Note of Thanks - Recently the Province of the Netherlands made a donation of 200.000 Euros to the Chablais Fund and another donation to India, to help in the construction of the house of formation in Eluru, in the State of Andra Pradesh. To our confreres of this Province our heartfelt thanks. I also wish to extend my gratitude to all who have contributed to the Chablais Fund, either personally, or as a community or a Province.

Wilmington/Philadelphia Province - The Provincial of the Wilmington-Philadelphia Province, Fr. James Greenfield, is making his canonical visitation to the confreres of the Province. It is worth noting a new program has been initiated in September of last year at De Sales University. It is called: “Center for Discernment”.  It is intended as place to welcome young university students who wish to discern the possibility of a vocation to Religious Life, the priesthood or lay ministries in the Church. The first group has begun with 19 students (14 young women and 5 men). Fr. Christopher Hudgin coordinates the Center, with the assistance of one Oblate Sister, who coordinates the program of the young women who live in the Center. This program is a new initiative in vocational promotion. I congratulate the Province for this exciting initiative!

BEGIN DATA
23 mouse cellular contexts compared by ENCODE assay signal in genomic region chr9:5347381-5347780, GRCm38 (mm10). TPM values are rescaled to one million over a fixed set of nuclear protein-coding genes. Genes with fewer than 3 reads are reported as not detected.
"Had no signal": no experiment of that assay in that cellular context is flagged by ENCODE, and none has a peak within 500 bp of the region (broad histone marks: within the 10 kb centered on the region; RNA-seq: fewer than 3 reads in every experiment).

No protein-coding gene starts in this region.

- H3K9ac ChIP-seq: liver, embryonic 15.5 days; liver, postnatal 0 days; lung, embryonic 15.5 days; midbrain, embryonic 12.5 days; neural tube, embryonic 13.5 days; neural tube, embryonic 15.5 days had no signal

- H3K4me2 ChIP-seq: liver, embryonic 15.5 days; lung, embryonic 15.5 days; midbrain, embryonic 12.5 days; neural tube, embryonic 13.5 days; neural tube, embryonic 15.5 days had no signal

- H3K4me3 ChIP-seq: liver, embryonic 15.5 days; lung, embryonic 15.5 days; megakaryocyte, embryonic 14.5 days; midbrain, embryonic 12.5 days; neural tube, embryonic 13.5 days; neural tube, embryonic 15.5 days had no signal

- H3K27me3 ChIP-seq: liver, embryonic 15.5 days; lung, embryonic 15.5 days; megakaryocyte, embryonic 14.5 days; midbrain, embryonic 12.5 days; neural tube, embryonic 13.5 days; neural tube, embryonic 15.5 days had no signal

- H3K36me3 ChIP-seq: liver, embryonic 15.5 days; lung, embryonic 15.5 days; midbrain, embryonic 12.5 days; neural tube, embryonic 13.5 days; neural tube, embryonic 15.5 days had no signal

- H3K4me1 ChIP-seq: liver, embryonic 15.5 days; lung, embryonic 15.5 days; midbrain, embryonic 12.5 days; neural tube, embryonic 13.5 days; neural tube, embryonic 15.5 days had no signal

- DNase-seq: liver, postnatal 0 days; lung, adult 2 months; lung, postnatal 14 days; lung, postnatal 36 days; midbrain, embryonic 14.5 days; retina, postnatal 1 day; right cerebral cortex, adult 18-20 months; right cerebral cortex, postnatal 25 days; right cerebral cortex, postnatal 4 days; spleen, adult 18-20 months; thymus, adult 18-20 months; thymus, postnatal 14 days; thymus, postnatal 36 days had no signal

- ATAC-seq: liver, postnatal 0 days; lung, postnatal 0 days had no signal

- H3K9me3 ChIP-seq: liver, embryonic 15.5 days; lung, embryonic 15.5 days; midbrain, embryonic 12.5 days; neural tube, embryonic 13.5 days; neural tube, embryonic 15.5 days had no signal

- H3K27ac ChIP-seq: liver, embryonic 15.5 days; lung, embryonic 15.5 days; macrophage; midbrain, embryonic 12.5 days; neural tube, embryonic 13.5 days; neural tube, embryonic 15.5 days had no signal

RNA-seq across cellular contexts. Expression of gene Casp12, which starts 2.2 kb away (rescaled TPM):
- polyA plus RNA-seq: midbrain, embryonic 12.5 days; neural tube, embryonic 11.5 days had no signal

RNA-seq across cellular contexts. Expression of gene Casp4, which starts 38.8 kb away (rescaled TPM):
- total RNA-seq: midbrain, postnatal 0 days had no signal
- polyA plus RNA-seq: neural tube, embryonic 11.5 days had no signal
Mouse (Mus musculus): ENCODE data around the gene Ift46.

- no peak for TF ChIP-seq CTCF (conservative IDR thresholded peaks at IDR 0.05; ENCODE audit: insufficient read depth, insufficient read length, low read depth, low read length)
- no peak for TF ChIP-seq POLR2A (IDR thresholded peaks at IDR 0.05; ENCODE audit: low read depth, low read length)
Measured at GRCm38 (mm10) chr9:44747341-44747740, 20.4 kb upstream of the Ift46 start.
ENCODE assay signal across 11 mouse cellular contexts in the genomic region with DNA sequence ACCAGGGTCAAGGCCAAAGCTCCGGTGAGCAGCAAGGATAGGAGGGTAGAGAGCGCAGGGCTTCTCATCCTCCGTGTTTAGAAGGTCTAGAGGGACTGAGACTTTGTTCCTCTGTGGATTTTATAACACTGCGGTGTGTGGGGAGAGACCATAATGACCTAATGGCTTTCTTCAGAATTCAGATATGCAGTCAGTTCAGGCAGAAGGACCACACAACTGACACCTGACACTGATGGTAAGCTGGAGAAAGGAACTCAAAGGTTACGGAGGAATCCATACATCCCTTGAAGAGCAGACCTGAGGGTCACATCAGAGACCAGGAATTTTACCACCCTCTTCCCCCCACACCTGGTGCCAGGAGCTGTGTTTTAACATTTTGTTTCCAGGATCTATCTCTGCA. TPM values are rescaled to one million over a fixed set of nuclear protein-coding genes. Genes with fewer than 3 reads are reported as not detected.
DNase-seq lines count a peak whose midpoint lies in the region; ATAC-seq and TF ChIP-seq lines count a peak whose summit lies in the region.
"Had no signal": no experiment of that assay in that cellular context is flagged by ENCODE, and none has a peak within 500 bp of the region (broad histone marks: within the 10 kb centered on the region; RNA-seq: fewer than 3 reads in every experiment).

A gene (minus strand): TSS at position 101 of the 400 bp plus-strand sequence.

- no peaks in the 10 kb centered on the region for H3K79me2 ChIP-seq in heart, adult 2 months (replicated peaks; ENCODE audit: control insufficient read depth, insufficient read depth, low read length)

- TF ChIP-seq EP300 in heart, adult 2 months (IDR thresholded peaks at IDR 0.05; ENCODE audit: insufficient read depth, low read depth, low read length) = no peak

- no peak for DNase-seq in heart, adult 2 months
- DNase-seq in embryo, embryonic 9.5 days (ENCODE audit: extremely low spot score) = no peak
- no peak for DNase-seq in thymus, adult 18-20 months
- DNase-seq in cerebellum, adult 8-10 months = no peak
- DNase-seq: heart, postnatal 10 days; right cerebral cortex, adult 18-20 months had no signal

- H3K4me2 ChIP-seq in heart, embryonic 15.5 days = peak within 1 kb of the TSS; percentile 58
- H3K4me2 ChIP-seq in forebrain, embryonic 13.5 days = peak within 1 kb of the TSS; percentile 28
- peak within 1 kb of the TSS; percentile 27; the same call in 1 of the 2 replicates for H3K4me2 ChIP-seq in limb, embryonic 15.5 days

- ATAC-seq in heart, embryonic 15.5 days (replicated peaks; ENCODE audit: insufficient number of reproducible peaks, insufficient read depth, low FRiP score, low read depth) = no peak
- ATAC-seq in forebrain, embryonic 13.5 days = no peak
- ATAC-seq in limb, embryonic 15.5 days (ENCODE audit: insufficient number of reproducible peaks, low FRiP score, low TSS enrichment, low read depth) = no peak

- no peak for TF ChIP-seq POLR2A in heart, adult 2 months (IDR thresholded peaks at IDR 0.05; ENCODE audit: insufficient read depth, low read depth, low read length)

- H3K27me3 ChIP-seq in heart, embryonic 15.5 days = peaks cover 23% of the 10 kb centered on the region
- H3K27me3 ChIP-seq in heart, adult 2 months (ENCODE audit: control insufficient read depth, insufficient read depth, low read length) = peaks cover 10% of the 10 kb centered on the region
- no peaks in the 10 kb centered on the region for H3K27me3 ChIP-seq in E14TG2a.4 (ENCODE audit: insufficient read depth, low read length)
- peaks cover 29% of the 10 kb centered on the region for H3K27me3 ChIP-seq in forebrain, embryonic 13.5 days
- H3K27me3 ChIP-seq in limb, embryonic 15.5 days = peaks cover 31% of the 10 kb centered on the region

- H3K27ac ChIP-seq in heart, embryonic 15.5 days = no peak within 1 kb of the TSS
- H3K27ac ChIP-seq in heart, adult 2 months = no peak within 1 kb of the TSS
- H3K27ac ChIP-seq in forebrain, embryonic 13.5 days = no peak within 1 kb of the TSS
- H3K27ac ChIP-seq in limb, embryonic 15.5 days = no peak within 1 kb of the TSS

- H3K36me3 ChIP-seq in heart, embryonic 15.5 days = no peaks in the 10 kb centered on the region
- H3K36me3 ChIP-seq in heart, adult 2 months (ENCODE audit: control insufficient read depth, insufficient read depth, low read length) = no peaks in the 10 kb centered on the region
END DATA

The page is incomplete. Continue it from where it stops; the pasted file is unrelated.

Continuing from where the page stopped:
Toledo/Detroit Province - The Provincial Fr. David Whalen is also making his canonical visitation to the Province. As has become a yearly occurrence, in June our confreres from this Province will be meeting in Assembly. During the week prior to this assembly a salesian retreat will be offered to the members of the province. Also in June, the annual week-long Salesian Leadership Camp, for student leaders from different Oblate high schools and from various Visitation Academies, will take place.  Let us keep these events in our prayers.

Italian Province – During the month of May I will be visiting, accompanied by Fr. Shaju Kanjiramparayi, our confreres of the Italian Province. This visit is part of the election process of the new government for Province. The election will take place in September. On May 30th, the deacon Andrea Giovannini will be ordained a priest. Let us keep our confreres from this Province present in our prayers.

ICSS Newsletter – The latest edition of the ICSS Newsletter, number 23 (March 2009), from International Commission of Salesian Studies, features the article “The History behind the History of the Introduction to the Devote Life."  On behalf of the entire Congregation, I wish to thank Fr. Joseph Chorpenning, OSFS, Chairman of ICSS, for his article. It will certainly help us to prepare for the symposium on the subject of the 400 years of the Introduction, scheduled to be held on the 27th and the 28th of July, in conjunction with the Meeting of the Major Superior in Annecy.